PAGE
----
Wedged between an arching column and a smooth wall on Colorado National Monument’s Kissing Couple Tower, I moved up through a sandstone basilica. Past the gigantic flakes and tilted walls, I sensed an emptiness: the breaches in this prehistoric cathedral and the abyss between me and the desert floor, 400 feet below. I’d been here before, back in 2003 when I first climbed the five-pitch Long Dong Wall (III 5.11). Sixteen years later, as I revisited the climb with my wife, Heather, it didn’t feel any easier.
With only back-and-foot tension holding me to the rock, I felt as much alarmed as elated—a ledge beneath my last, distant piece dared me to relax the wrong muscles. In those moments, I couldn’t quite appreciate the words of the desert rat Fred Knapp, who in Eric Bjørnstad’s guidebook Desert Rock III is quoted as saying, “The exposed chimney is perhaps the best 5.8 pitch in the desert.”
Colorado National Monument is easy to miss. If you’re driving I-70 past Grand Junction, another 90 minutes west will get you to Moab and the motherlode of desert towers. However, if you pull off at Fruita and take the circuitous road into the Monument, you’ll enter a labyrinth of lonely cliffs and spires comprising a few different layers of geologic history. While the majority of the rock is Wingate sandstone, it has a lighter orange hue and softer feel than the towers of, say, Castle Valley, and is often guarded by a base layer of dark, broken Chinle Formation (“Chinle Choss”). Then, just before the summit, the whitish-yellow Kayenta Formation kicks in, offering steep, blocky, and sometimes unstable caprock.
In spring 1960, Harvey T. Carter convinced Layton Kor and John Auld to drive that road into the Monument. It was the start of what Steve “Crusher” Bartlett, author of Desert Towers, described in his book as “One of the most productive desert trips anyone has ever made before or since.” Indeed, it was Kor’s first foray into tower country, and after topping two smaller summits in the Monument in two days, the trio tackled the Kissing Couple. (Theirs was not the first documented tower climb here. That honor goes to John Otto, founder of the Monument, who in 1909 soloed the short, squat Liberty Cap and in 1911 summited the 400-foot Independence Monument via Otto’s Route, carving steps and drilling lead pipes to fashion a ladder.) Kor would go on to make many tower FAs, including of the Titan, Castleton, and Standing Rock. But what he named the Bell Tower—but is today more aptly called the Kissing Couple—has a symmetry, elegance, and mystery that rival its Utah cousins.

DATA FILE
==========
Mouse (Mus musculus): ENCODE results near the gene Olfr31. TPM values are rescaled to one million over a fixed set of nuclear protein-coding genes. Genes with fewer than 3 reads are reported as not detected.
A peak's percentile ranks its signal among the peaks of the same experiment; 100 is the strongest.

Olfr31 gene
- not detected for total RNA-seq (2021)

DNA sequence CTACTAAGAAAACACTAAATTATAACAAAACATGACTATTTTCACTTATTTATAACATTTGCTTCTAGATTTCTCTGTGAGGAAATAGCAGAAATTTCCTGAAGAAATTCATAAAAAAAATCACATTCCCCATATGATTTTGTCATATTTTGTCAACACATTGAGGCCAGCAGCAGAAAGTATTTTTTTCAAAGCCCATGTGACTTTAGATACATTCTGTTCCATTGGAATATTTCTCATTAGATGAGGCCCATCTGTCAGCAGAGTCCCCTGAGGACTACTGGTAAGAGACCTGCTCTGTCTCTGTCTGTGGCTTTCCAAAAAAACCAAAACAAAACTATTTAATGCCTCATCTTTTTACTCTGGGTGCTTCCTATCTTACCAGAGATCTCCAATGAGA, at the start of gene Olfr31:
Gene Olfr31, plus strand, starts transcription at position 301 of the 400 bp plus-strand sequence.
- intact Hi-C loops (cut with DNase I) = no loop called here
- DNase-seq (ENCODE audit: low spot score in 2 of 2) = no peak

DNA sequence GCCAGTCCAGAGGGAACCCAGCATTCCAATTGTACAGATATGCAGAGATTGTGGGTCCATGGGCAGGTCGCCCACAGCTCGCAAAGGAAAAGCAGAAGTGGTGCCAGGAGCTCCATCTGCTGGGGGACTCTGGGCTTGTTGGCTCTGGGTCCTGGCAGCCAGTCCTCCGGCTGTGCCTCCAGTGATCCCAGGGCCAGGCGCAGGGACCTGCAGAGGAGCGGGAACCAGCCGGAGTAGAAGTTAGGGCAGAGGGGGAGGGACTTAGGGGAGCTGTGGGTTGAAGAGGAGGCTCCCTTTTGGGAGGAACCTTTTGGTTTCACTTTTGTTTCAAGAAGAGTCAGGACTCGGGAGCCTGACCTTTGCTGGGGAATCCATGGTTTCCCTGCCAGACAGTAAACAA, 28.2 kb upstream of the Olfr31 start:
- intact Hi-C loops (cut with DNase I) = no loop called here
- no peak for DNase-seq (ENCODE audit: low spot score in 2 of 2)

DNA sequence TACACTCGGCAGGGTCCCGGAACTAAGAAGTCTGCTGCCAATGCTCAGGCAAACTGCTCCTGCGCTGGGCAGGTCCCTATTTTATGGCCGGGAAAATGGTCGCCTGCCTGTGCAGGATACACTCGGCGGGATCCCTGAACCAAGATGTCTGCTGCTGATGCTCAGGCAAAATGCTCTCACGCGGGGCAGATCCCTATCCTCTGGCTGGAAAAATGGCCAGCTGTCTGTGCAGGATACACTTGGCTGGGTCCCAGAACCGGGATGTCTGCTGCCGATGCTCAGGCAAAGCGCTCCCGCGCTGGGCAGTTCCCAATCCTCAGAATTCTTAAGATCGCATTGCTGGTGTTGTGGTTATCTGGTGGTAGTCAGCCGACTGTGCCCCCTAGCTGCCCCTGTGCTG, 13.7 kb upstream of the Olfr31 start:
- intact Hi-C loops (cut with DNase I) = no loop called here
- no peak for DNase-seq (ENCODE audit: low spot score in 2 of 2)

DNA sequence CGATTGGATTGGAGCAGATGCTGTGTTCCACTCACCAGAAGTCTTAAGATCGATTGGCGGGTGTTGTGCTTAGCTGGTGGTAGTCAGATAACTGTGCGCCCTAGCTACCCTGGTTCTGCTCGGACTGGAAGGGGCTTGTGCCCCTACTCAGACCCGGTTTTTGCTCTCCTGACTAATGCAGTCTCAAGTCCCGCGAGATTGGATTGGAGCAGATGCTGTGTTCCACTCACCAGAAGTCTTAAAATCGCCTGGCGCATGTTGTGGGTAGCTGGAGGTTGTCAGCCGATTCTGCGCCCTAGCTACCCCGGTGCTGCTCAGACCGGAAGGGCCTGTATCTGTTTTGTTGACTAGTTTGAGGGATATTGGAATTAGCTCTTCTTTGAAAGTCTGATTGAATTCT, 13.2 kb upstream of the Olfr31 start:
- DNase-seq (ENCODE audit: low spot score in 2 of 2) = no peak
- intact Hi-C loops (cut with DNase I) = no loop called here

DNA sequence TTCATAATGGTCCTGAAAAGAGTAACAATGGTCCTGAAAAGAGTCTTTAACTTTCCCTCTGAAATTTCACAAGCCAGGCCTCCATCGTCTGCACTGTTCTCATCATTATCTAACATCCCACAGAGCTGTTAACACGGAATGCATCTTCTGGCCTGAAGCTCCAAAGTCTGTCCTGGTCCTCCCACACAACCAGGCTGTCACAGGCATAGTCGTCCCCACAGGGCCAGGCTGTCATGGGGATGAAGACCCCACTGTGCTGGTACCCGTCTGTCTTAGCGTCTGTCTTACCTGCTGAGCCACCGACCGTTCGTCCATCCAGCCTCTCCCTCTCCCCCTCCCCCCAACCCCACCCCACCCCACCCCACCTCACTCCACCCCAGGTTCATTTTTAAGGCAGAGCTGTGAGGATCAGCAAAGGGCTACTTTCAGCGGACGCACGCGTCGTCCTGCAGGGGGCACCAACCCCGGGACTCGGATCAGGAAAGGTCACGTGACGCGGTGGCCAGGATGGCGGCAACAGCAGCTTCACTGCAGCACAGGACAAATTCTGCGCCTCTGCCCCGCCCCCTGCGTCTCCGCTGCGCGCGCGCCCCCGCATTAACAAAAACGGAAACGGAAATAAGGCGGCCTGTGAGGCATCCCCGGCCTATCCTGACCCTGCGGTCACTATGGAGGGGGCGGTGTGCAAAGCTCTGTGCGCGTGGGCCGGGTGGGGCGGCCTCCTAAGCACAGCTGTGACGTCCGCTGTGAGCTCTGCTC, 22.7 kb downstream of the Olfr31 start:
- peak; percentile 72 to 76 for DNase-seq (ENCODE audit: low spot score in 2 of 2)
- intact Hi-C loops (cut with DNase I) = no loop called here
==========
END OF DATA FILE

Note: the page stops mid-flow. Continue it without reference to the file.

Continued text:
At least five routes from A3 to 5.11 R grace the Kissing Couple, but the original, Long Dong Wall, is the most sophisticated of the bunch. It’s steep, diverse, and free (or nearly free, if you grab the crux bolt on pitch one) at a reasonable grade. Of course, in the desert, “reasonable” rarely means “easy.”
During the 16 years between my two ascents, the crux—a desperate, sandy traverse on sloping edges 80 feet up—had disintegrated, its once-crisp edges worn down by sweaty tips and skating rock shoes. And the steep intro of 5.10 jamming and stemming is no gimme, either. You’ll likely agree that the old “5.11a” rating is sandbagged—a rugged warm-up indeed!
The next pitch offers classic tower terrain: a chimney, a squeeze, and a sandy mantel. (Hint: Ready your camera for gawker photos of your struggling partner.) A short stroll over fourth-class rubble (pitch 3) leads to a comfortable ledge below double cracks and the chimney, where you’ll either feel like a hero or a zero, depending on your tolerance for vertigo. I can only imagine what this pitch felt like for that bold threesome 60 years ago, groveling skyward with hammers and steel pitons. “Carter remembers being amazed by Kor’s speed, especially on aid: ‘He went so fast … boom! boom! boom! and that was it,’” wrote Bartlett. The three completed the climb in a 12-hour push.
Above the 5.8 chimney lies “The Belfry,” an outrageous final pitch. Creative body English will get you off the belay, followed by guano-covered ledges and the dizzying architecture of the Kissing Couple’s lips, and finally a bodylength of Kayenta caprock. The upper chimney is a bit like being inside the better-known Honeymoon Chimney on the Priest (there must be something tying love and spirituality to the primal fear evoked by hard-to-protect chimneys … ). Still, “The Bell Tower was an excellent climb,” Kor in Desert Rock III was quoted as saying. “One of the few desert first ascents that I later repeated.”